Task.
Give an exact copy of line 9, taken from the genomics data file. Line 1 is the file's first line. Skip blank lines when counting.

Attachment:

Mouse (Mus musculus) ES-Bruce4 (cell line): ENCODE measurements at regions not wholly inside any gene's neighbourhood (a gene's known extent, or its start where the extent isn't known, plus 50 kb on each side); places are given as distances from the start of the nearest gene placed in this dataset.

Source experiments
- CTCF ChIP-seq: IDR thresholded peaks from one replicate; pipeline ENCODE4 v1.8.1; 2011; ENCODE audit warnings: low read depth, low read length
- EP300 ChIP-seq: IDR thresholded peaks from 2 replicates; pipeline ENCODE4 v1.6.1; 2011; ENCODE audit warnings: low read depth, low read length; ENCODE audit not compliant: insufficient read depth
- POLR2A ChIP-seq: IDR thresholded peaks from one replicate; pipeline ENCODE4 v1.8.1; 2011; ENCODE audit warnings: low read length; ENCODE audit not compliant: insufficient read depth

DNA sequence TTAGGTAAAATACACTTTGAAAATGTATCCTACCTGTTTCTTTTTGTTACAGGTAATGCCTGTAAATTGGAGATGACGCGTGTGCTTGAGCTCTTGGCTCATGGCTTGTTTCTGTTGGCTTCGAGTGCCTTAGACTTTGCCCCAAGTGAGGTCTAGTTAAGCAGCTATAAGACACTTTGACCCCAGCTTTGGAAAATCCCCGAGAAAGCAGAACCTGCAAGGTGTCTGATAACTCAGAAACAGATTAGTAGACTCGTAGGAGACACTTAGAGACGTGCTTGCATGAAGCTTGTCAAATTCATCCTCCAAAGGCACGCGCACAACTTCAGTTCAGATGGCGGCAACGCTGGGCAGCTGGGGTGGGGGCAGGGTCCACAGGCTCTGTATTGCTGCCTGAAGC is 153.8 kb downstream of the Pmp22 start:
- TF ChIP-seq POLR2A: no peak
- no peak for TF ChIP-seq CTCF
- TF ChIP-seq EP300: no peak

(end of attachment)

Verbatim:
- TF ChIP-seq EP300: no peak